“He had intense pain radiating up the arm lasting for five hours,” Dr. Brodie said. “That was the eureka moment.”

Luckily, Dr. Jared was jabbed by C. greeningi. A single gram of toxic secretion from A. brunoi is enough to kill 300,000 mice or about 80 people, according to the researchers’ calculations.

It’s unlikely a small frog can deliver a gram of venom in a single jab, but the researchers are planning to err on the side of caution, Dr. Brodie said.

Just when you thought it was safe to go back into the jungle.

Morning name: Culebra

August 8, 2015

Time to go to the beach. On Culebra, from Wikipedia:

Isla Culebra (… “Snake Island”) is an island-municipality of Puerto Rico. It is located approximately 17 miles (27 km) east of the Puerto Rican mainland, 12 miles (19 km) west of St. Thomas and 9 miles (14 km) north of Vieques. Culebra is spread over 5 wards and Culebra Pueblo (Dewey), the downtown area and the administrative center of the city. Residents of the island are known as Culebrenses. With a population of 1,818 as of the latest census, it is Puerto Rico’s least populous municipality.

The place wins some kind of prize for being the least populous municipality in P.R.! But it embraces even smaller places.


Primate testicle size

July 27, 2015

From the July 18th New Scientist, in the In Brief section, “Zoologger: The sex-addicted tiny lemur with giant testicles” (on-line; in print, “Tiny lemur is best endowed primate”):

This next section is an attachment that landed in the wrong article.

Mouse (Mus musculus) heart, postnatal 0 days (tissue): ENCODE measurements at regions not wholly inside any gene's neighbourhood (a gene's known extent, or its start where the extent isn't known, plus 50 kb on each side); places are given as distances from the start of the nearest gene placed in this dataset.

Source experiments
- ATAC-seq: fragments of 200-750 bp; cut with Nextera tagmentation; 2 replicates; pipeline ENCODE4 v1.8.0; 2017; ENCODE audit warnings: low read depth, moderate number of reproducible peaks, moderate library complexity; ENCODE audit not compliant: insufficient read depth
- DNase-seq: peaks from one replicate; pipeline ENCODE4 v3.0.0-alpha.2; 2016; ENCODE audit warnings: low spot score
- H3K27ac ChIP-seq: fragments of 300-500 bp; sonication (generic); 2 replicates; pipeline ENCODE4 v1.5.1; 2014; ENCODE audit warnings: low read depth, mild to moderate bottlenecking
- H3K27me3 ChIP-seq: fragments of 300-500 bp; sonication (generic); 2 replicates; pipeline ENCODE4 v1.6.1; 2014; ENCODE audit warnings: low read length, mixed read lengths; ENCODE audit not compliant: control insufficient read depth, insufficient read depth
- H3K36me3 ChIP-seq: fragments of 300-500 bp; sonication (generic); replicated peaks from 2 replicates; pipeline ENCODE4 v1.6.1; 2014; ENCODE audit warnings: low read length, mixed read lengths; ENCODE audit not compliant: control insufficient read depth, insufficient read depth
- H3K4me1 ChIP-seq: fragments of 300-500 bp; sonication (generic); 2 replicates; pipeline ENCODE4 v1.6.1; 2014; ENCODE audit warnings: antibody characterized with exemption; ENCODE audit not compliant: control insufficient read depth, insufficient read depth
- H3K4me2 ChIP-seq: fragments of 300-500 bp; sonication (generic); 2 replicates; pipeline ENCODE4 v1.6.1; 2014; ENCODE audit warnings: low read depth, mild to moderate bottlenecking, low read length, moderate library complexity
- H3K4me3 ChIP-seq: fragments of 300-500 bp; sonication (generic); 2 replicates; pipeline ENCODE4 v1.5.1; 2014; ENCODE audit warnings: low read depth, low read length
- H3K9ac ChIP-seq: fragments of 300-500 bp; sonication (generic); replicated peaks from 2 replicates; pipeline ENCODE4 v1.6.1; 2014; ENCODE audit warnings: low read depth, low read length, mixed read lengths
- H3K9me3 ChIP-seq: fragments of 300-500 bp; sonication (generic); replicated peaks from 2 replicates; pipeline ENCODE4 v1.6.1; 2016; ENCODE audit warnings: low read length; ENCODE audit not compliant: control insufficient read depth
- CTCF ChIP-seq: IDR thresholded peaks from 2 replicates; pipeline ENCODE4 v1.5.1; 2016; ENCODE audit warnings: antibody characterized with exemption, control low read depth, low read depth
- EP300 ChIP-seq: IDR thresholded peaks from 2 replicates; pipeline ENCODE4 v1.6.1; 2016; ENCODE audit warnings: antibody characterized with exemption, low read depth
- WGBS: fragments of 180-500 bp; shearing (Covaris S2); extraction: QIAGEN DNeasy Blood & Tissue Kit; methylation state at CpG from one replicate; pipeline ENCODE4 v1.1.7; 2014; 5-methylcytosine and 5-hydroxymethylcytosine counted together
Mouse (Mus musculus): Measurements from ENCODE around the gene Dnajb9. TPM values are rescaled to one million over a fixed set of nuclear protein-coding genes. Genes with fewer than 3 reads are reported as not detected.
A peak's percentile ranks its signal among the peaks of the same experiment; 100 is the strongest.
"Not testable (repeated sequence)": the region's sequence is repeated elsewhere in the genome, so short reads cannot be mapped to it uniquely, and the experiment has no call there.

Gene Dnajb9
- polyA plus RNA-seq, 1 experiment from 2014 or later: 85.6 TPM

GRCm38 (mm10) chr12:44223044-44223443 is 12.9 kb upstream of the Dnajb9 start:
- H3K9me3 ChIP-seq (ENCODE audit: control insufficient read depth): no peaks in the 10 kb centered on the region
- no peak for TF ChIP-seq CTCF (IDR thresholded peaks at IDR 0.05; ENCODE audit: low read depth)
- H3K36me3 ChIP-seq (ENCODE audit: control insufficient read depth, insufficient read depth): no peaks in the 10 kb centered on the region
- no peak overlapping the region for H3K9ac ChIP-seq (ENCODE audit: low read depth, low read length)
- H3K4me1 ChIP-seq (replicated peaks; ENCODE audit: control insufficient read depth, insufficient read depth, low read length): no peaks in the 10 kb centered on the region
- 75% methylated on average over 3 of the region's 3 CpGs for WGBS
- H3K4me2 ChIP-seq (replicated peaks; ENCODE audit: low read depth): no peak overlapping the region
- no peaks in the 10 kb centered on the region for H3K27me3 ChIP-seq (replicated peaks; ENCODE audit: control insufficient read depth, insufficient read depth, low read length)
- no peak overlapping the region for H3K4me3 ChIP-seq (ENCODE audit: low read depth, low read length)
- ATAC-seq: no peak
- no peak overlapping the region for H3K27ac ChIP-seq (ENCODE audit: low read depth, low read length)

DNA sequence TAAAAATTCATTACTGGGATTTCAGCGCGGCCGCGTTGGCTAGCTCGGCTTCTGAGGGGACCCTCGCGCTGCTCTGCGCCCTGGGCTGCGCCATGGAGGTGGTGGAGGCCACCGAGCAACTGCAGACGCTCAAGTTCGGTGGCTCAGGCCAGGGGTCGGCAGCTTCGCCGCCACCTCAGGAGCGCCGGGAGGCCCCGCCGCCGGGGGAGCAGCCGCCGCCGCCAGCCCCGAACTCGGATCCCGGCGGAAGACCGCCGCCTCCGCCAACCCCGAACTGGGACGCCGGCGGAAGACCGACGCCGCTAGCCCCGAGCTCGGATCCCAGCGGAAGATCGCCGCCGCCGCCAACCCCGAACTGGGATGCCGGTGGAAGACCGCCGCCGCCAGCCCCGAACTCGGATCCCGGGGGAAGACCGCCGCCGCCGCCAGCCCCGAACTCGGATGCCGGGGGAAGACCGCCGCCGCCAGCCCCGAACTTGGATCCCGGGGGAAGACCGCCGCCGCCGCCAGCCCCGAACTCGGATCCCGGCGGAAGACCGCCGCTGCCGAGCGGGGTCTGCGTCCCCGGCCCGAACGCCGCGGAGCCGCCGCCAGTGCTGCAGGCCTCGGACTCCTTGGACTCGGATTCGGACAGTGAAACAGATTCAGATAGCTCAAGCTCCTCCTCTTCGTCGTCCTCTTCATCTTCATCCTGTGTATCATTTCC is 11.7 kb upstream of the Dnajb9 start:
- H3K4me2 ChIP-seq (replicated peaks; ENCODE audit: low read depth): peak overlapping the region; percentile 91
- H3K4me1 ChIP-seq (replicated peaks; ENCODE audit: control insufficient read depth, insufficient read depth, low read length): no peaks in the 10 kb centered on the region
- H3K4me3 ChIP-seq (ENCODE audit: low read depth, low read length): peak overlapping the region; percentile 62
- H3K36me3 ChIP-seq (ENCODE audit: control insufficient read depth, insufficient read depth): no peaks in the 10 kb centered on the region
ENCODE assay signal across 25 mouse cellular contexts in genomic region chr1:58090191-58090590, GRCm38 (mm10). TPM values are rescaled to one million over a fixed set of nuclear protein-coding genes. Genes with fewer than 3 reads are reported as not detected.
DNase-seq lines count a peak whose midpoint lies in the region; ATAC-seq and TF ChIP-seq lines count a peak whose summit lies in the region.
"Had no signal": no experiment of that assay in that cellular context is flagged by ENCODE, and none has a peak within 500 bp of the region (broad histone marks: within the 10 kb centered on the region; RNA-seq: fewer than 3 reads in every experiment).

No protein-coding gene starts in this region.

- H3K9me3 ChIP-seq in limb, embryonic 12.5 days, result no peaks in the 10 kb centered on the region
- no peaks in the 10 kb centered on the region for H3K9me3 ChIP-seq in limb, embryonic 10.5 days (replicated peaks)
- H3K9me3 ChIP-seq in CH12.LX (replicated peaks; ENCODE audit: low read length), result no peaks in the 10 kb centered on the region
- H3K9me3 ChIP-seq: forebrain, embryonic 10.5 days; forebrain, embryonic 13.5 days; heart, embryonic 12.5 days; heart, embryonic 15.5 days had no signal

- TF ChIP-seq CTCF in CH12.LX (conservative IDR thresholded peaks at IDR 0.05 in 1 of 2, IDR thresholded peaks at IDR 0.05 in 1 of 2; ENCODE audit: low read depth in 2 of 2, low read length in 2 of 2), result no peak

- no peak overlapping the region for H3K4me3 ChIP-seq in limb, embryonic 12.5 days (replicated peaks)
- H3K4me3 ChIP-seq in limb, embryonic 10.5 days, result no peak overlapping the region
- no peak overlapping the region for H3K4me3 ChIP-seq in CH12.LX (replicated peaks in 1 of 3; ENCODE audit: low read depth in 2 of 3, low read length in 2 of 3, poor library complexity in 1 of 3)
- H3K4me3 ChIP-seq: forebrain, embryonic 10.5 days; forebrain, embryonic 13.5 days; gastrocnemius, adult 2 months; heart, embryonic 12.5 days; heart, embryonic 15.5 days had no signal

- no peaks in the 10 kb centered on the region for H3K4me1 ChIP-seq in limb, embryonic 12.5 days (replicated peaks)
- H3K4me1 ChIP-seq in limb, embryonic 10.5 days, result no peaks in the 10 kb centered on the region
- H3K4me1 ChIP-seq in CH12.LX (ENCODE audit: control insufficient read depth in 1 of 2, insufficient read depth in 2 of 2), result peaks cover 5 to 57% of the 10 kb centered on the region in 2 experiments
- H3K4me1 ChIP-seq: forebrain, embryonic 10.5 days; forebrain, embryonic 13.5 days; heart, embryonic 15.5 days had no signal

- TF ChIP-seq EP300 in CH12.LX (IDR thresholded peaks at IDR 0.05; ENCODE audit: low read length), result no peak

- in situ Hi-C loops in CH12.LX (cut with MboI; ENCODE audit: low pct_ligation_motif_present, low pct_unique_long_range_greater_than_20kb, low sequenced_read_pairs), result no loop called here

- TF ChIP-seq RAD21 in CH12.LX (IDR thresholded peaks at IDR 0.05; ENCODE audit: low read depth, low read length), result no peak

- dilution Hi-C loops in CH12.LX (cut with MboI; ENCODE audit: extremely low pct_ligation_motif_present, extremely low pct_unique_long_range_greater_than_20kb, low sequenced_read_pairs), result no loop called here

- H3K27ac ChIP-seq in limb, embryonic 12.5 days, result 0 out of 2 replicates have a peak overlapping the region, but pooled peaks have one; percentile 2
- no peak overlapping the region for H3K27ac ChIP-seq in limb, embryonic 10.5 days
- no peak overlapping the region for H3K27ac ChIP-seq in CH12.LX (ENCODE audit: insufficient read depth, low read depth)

“Oh my god! How do they manage to walk and climb without bumping these things on every branch?” asked Johanna Rode-Margono the first time she saw the testicles of a giant mouse lemur close up.

In turns out they don’t. They stumble and bump their balls with almost every step they take, says Rode-Margono, who is at Oxford Brookes University, UK. At a mere 300 grams, the lemur is roughly squirrel-sized. But for its size, it has the largest testicles in the primate world (American Journal of Physical Anthropology,

If we had the same testes size, relative to weight, the average man would have balls as big as grapefruits, says Rode-Margono.

The lemurs mate all year round but constant copulation has not saved them from deforestation – fewer than 17,000 giant mouse lemurs are left, she says.


Misleadingly named animals

July 27, 2015

Via Kim Darnell on Facebook (a very long time ago), this poster:

Eight composite names — some N + N, some Adj + N. The question here is the semantic contribution of each of the parts. The poster deliberately disregards the fact that these are common names, not technical labels from biology; and it insists on treating these names as definitions, which is something no mere label can do. And it throws in some tongue-in-cheek remarks.


Morning names: naked mole rat, Penn Palestra

July 25, 2015

A double-header this morning. I have no idea where the naked mole rat came from. The Palestra at Penn was undoubtedly prompted by the music of Palestrina, which was playing on WQXR when I woke — though it turns out that palaestras and Palestrina have nothing to do with one another etymologically, nor has either of them anything to do with palisades.



July 17, 2015

This morning’s name was yellowjacket, a kind of wasp — relevant now that we’re in high summer, getting into yellowjacket season. That led me to the excellent technical term trophallaxis. Here’s the Western yellowjacket, Vespula pensylvanica, the scourge of picnics in this part of the world: